Richie and his mate Murdo seemed well equipped for the place. At first sight I knew these were not casual boulderers as both lads had come in their wellies. Moreover they had placed a huge tarpaulin over the pond -yes, we are talking DWS here. This and a wood pallet strategically placed offered a perfect landing area when combined with a couple of pads. Clearly they had to be “locals”.

Still they seemed a bit surprised when they saw us coming and they probably thought we were a bit stupid -though clearly lucky- to have chanced that unsettled weather for a one day trip only. But they had no problem sharing their landing platform and after a few tries I finally got my reward: would it sound slutty to say that it was better than I had imagined?


I don't know if it was because of the extremely good conditions, because of the pond below or because of the broken hold, but one thing is for sure, it was a bit different from what I had expected and I think that the picture in John's guide is actually misleading so I decided to do a bit of editing:


As Carrie Bradshaw usually puts it, I couldn’t help but wonder: what if Malcolm’s Arête was the best boulder problem in Scotland? (Yes, I’ve watched it several times, my wife wouldn’t let go the remote control, what’s your excuse?) As a matter of fact, I asked the lads if this was indeed the best boulder in Scotland but they eluded the question. So I decided to apply my 7 criteria and see how high it would rank:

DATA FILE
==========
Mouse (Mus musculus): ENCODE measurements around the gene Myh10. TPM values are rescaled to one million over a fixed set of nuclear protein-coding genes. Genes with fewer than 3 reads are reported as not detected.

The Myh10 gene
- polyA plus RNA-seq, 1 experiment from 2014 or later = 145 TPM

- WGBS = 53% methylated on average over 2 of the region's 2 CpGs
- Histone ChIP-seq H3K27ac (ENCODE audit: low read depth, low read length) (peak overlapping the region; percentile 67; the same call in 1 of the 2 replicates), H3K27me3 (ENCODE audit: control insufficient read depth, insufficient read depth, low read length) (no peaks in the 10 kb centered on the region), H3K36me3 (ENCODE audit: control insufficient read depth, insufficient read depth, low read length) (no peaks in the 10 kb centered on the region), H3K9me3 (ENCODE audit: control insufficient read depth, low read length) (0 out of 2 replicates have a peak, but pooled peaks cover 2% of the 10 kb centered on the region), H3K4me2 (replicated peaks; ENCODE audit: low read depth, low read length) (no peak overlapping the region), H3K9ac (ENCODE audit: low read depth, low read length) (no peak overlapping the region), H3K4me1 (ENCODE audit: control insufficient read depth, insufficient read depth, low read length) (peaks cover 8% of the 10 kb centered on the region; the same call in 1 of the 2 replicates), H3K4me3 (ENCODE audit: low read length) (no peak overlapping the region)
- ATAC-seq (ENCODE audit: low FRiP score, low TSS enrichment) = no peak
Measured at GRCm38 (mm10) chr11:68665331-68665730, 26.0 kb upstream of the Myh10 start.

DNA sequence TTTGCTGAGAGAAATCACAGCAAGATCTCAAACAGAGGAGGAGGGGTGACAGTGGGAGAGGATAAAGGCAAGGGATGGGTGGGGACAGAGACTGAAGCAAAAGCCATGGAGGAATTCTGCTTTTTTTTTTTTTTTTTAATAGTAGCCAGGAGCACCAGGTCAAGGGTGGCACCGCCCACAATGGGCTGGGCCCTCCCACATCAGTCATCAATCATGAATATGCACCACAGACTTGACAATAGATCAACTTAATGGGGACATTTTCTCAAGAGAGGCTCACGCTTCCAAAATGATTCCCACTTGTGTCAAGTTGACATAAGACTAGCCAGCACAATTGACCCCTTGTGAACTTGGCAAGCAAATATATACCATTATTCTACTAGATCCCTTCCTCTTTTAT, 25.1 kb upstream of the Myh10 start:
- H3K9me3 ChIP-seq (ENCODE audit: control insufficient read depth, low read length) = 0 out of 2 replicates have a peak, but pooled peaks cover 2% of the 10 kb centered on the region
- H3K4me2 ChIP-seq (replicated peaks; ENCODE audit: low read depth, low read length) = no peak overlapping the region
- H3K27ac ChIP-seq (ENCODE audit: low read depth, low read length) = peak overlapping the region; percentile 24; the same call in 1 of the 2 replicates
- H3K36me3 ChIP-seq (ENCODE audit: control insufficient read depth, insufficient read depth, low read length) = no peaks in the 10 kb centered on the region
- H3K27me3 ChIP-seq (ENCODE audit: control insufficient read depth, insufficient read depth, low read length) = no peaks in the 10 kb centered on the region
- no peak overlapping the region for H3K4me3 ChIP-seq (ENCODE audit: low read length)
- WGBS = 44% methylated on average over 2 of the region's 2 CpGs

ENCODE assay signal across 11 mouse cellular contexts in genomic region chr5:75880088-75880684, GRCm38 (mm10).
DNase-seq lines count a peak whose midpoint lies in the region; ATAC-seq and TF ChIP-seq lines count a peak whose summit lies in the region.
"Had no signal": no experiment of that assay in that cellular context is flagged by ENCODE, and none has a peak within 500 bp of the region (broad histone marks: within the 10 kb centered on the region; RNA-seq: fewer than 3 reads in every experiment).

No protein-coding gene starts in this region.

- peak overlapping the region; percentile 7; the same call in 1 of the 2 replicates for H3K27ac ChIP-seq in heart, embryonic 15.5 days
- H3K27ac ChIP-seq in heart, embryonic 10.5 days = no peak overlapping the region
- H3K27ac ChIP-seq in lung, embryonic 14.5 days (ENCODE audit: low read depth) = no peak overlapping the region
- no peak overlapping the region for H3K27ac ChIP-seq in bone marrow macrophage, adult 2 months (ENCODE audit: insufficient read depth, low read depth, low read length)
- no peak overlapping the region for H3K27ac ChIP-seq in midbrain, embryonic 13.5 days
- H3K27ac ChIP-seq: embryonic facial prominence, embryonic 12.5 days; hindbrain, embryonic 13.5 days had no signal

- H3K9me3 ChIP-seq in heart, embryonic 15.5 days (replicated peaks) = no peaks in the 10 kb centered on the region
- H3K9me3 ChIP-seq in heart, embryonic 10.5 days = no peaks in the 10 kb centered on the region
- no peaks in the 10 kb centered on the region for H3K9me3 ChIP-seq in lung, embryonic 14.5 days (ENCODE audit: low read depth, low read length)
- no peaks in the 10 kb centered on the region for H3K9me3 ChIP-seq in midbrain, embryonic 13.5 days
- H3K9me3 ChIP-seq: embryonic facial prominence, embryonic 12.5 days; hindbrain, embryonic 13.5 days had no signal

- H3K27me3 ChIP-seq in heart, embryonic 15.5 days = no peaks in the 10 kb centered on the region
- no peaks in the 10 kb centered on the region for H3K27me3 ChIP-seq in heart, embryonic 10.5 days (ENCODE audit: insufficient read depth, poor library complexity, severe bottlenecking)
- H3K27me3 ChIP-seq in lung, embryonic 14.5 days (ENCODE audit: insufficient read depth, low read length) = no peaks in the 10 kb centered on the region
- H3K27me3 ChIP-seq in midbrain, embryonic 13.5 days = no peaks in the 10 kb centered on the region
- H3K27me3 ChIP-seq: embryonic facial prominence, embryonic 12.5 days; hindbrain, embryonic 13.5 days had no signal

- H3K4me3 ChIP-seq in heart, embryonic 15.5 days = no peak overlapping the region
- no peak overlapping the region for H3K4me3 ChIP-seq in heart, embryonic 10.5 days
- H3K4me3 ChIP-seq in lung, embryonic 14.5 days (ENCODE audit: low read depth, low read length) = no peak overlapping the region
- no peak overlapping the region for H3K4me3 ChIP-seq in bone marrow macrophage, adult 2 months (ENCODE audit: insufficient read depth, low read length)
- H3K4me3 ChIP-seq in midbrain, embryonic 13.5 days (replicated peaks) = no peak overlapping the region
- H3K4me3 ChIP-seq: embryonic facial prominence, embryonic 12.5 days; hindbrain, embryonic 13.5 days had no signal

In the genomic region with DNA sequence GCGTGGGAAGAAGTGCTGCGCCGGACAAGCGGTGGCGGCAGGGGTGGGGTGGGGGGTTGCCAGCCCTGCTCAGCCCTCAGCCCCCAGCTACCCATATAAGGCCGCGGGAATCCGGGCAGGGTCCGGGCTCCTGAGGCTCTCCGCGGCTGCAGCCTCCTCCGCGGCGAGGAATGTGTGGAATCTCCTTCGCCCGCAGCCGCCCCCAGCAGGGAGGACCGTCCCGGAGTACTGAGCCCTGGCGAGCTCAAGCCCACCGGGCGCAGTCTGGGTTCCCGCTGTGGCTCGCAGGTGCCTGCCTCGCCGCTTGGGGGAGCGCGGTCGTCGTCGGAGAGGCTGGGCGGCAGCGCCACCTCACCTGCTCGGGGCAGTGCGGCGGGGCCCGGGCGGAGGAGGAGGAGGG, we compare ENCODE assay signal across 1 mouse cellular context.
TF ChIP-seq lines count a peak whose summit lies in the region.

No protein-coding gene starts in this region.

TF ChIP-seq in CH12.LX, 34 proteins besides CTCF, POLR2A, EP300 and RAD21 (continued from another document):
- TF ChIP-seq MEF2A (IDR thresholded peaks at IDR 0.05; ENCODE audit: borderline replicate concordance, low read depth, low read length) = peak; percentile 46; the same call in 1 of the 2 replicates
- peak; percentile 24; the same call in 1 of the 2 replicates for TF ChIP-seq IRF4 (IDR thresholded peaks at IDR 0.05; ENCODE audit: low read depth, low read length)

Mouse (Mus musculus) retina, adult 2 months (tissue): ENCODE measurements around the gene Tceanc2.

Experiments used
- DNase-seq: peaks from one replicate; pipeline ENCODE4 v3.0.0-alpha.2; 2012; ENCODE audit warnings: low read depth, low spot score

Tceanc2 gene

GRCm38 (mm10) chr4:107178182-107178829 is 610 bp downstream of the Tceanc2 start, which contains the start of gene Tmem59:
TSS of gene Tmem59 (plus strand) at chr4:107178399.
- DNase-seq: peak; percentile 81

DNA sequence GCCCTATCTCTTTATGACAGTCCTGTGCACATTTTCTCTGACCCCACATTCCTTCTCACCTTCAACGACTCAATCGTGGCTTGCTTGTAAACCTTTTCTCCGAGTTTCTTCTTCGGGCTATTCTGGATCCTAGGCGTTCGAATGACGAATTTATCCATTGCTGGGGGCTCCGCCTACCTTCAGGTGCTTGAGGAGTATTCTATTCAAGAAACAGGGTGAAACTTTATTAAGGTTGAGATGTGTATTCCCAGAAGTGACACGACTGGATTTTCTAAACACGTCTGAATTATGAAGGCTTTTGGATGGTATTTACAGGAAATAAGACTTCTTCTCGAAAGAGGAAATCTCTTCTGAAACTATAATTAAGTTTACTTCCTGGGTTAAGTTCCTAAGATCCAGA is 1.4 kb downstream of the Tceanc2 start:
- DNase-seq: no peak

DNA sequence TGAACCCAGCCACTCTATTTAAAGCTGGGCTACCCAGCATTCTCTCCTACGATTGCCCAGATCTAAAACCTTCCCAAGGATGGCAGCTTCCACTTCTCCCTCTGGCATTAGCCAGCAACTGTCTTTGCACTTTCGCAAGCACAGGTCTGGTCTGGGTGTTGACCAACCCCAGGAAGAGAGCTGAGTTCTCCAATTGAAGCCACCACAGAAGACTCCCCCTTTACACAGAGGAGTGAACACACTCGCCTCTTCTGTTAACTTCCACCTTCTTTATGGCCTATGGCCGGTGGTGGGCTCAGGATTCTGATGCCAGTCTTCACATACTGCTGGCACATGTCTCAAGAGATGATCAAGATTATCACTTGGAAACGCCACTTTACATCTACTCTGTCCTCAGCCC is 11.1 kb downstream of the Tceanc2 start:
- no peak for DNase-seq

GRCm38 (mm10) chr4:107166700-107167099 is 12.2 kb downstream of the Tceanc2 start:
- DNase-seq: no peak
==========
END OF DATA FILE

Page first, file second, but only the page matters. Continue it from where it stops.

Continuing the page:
Rock quality: Top quality sandstone with some pebble inclusions, behaving a bit like grit. 5/5

Approach: Although it is very close to the road, the place is a bog, so bring on the wellies. 4/5

Conditions: Ok, this one is very debatable. This is the highlands, so the weather is unpredictable. But that rock seems to dry fast and the big puddle at the bottom was actually constituting a great landing area once Richie had covered it with a tarpaulin. 3/5



Line Clarity: No discussion possible here. 5/5

Moves: Classic moves including both campusing and footwork, dyno and mantelshelf. The essence of bouldering... 5/5

Location: Well, just pick up any tourist information about the highlands, and you’ll know what I’m talking about... 5/5

Popularity: I may not be familiar enough with the Scottish bouldering scene to be able to judge, but the fact that we actually joined other people trying the line would lead me to think it is indeed a popular boulder. I also understand that the FA was sent by some dude called Malcolm Smith. Enough said. 5/5.

That’s a score of 32 out of 35, certainly a strong contender for the title of Best boulder problem in Scotland!

Most pictures are courtesy of Felix Davey.




"Dude check that boulder over there: it looks ace!"

3 comments:

Tim said...

Well it looks like you are having a ball man. The boulders all look sweet. I got sun burnt in swanage...
love the new pic at the top too.

Pierre Fuentes said...

Hey Buddy!
Yeah this rock is really good, nearly as good as grit. We're definitly going back when you're over ;-)

davo said...

Pierre I always though that problem looked amazing, close to prefect like you say.